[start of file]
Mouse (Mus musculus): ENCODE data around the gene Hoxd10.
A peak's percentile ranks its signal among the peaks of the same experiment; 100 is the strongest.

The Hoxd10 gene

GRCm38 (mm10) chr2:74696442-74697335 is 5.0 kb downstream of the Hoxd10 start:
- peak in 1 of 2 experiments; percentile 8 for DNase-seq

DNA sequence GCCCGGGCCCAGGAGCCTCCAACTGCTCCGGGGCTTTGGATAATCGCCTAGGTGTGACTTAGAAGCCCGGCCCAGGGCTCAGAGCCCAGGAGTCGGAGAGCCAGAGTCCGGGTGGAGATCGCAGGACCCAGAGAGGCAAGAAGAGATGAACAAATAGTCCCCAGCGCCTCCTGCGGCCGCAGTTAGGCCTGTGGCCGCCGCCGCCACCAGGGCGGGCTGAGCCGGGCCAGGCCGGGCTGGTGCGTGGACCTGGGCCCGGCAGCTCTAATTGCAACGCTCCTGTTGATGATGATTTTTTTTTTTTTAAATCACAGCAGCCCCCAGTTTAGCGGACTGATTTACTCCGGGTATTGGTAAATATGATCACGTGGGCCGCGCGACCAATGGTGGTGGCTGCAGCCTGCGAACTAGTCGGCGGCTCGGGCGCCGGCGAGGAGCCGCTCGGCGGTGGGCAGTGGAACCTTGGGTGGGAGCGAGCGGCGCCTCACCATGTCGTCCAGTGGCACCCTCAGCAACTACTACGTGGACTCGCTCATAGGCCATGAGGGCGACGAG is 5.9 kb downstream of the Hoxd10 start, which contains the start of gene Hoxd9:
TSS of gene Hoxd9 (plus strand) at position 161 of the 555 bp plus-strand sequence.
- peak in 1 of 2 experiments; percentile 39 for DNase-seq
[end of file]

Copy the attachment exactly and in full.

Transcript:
Mouse (Mus musculus): ENCODE data around the gene Hoxd10.
A peak's percentile ranks its signal among the peaks of the same experiment; 100 is the strongest.

The Hoxd10 gene

GRCm38 (mm10) chr2:74696442-74697335 is 5.0 kb downstream of the Hoxd10 start:
- peak in 1 of 2 experiments; percentile 8 for DNase-seq

DNA sequence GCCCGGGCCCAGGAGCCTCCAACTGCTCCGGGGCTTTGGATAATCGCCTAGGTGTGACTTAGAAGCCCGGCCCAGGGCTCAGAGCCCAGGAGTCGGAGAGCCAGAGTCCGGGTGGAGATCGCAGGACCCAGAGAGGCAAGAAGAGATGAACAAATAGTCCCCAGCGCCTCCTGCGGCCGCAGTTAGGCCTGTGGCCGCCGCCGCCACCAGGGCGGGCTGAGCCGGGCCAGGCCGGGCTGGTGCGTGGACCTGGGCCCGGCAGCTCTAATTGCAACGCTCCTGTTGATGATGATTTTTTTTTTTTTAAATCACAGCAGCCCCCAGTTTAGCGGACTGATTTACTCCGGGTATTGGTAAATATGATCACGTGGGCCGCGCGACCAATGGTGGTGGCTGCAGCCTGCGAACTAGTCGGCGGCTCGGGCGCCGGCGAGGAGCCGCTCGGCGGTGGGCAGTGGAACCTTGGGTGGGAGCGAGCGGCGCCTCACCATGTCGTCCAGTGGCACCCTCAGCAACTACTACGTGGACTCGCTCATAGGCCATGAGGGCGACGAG is 5.9 kb downstream of the Hoxd10 start, which contains the start of gene Hoxd9:
TSS of gene Hoxd9 (plus strand) at position 161 of the 555 bp plus-strand sequence.
- peak in 1 of 2 experiments; percentile 39 for DNase-seq